Building Kubota Sidekick Outdoor Power Equipment Reviews

Building the Kubota Sidekick UTV RTV-XG850

UTVs or utility vehicles have been around for a while. They quickly drifted into two primary categories of utility vehicle and recreational/sports vehicles. Lately, however, there’s been a clamor for more “multipurpose” vehicles that deliver some utility, but with greater speed. The Kubota Sidekick UTV is the company’s answer to ranchers, farmers, and others who want to hit speeds of 40MPH while still retaining the ability to haul up to 1000 pounds of material. Our recent experience let us experience building the Kubota sidekick for ourselves. No, we didn’t get to actually build one, but we did get to follow the vehicle through nearly every step of the process in KMA’s Gainesville, Georgia facility.

The KMA company employs over 1,200 local workers. The plant houses 4 main buildings to handle turf, UTV, and more. We spent most of our time in building #4 where Kubota manufactures most of their UTVs. 90% of the products out of these buildings ship to the United States and Canada. Today, approximately one-half of all Kubota-branded equipment sold in the United States is manufactured or assembled in the state of Georgia.


Building the Kubota Sidekick UTV

We got to visit the Kubota Sidekick factory where they manufacture the various styles of the RTV-XG850 multipurpose utility vehicle. The process of manufacturing seemed pretty straightforward, but nothing about the KMA facility came across as simple. More than 80 automated vehicles are used to pull products through the factory. They have sensors for protection, but they follow pre-marked paths throughout the facility.

Receiving & Picking

Kubota receives the required components and materials from their suppliers and picks or sorts them as needed for their internal process. This includes raw materials for framing, tires—even barrels of Line-X for their Sidekick bed options. All of this follows an extremely regimented schedule. In fact, suppliers deliver parts such as tires in sequence in order to keep the production process smooth. Diesel engines and transmissions come from Kubota Japan while some other parts arrive from other international sources.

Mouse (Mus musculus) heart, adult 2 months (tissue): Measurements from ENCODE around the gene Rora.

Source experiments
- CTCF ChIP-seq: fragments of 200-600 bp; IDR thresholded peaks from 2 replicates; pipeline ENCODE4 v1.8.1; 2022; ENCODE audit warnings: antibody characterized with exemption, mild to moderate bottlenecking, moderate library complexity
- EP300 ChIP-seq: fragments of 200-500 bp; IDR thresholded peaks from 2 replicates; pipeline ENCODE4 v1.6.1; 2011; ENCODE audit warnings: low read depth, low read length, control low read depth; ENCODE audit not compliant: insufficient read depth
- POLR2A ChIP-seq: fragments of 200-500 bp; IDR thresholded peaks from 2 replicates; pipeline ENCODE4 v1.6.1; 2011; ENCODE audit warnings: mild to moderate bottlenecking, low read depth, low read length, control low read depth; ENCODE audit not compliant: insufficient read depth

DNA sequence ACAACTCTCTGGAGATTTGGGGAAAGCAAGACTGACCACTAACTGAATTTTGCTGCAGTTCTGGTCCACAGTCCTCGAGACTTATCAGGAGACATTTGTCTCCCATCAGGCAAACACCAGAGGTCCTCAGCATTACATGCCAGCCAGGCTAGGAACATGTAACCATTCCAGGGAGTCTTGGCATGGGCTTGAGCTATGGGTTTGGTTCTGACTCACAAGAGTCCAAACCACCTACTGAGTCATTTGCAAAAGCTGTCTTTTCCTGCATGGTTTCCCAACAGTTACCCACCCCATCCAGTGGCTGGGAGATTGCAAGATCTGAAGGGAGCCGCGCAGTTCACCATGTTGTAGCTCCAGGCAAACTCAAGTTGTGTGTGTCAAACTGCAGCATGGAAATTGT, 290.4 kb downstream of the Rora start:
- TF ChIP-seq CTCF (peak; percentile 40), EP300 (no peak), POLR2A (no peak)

Welding the Kubota Sidekick UTV Frame

Next, welding takes place to create the frame and components. Sparks flew off steel as we walked past. Lots of manual work gets done in the KMA plant. In fact, robotics seemed limited to their guided vehicles, Line-X application, painting, and some very specific welding processes.

KMA Kubota welding

E-coating and Powder Coating the Frame Components

After welding, KMA E-coats the parts, which places a sort of primer on the metal in preparation for the powder coating process. The E-coat process resembles a cross between plating and painting. KMA submerses the metal frame in a water-based solution that contains a paint emulsion. Next, they apply an electric voltage to the part. This causes the paint emulsion to condense onto the part. The amount of voltage actually determines the thickness of the paint. Right after this, workers applied the powder coat, which further protects the frame against rust and gives it that nice textured look. The conveyor moved the frames past the powder coat process into an area where they baked in an oven.

This process utilizes one of three conveyers which move parts throughout the facility. The sophisticated manufacturing process has Kubota making various models simultaneously in these assembly lines. We saw that they utilized lots of LCD monitors to report operational efficiency and monitor downtime (some required for process changes).

The assembly of the next several chassis, engine, and cab components followed next as the UTV vehicles moved through the conveyor.

Sidekick main assembly line

Finally, the factory crates the Kubota Sidekick RTV-XG850 for shipment to dealers.

crating Kubota Sidekick

Typically, these Kubota Sidekick UTVs ship directly to dealers for sale. Trucks come and receive them throughout the day.

Wrapping Up the Tour

The KMA plant tour showed us that manufacturing in the United States is alive and well. Currently, the assembly process runs one shift per day, but that can change as needed. We asked about quality control, and KMA handles that by taking random samples from the line and doing a complete disassembly process.

KMA currently produces over 200,000 units each year across five main manufacturing facilities—that includes more than just UTVs. This facility has the ability to produce 75,000 units annually at full capacity. Hopefully, Pro Tool Reviews can review a Sidekick on-site this year to see how well they perform. Until then, we hope you enjoyed our inside look at building the Kubota Sidekick UTV.

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Mike Treen

I’d like to have the bobcat toolcat.